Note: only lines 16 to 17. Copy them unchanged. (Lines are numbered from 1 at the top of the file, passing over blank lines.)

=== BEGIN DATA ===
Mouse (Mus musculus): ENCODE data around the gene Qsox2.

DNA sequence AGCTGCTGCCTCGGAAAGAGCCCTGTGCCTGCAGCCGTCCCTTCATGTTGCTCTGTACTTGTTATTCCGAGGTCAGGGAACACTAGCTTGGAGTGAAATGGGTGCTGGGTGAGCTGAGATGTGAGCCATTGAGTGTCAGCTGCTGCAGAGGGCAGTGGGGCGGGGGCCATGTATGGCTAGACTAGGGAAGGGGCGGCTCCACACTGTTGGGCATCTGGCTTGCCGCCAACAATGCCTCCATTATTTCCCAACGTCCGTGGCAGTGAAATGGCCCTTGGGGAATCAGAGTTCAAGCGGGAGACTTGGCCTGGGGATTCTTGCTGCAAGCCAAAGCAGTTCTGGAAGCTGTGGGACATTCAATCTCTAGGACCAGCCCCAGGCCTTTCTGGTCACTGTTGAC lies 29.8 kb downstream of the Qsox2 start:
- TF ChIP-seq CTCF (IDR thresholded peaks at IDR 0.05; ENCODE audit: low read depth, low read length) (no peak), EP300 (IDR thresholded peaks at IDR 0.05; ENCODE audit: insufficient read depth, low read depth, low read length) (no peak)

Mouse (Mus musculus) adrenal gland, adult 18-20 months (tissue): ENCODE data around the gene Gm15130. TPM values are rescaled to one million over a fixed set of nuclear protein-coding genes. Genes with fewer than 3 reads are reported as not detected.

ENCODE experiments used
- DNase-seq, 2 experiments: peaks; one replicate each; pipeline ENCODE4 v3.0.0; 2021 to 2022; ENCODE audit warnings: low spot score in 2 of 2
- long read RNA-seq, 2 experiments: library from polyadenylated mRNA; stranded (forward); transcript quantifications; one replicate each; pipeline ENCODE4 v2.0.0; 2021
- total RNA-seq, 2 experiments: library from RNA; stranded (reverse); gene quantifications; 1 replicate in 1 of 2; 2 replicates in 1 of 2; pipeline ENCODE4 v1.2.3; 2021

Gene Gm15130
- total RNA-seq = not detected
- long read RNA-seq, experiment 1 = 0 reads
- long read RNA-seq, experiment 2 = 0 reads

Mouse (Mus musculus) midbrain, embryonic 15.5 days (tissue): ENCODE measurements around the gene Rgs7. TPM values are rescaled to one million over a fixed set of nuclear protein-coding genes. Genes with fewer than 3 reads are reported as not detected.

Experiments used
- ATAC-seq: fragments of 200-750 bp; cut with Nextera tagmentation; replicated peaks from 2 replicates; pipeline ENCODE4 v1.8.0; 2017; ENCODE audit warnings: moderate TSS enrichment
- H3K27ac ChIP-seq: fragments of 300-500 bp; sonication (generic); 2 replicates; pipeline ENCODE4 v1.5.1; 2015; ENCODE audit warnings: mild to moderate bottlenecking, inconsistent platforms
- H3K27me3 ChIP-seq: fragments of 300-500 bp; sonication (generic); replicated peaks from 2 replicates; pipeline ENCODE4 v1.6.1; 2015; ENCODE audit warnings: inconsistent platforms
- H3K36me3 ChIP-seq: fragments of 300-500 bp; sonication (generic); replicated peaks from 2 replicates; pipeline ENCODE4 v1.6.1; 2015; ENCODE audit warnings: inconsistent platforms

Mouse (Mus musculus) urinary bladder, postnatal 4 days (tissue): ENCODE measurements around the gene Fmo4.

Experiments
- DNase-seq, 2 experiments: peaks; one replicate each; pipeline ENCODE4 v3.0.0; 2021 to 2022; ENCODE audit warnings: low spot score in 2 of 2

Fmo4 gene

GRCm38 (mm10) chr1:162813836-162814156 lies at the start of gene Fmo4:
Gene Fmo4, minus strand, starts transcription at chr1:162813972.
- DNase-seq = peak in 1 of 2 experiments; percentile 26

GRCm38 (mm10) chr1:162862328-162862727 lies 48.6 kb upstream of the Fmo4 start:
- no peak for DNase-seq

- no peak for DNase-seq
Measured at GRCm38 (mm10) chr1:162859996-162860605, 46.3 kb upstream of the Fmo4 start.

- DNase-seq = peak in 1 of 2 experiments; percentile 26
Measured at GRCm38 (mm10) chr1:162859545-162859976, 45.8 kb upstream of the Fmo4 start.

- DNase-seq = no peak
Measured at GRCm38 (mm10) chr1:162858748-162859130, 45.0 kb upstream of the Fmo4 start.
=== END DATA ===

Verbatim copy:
- H3K27ac ChIP-seq: fragments of 300-500 bp; sonication (generic); 2 replicates; pipeline ENCODE4 v1.5.1; 2015; ENCODE audit warnings: mild to moderate bottlenecking, inconsistent platforms
- H3K27me3 ChIP-seq: fragments of 300-500 bp; sonication (generic); replicated peaks from 2 replicates; pipeline ENCODE4 v1.6.1; 2015; ENCODE audit warnings: inconsistent platforms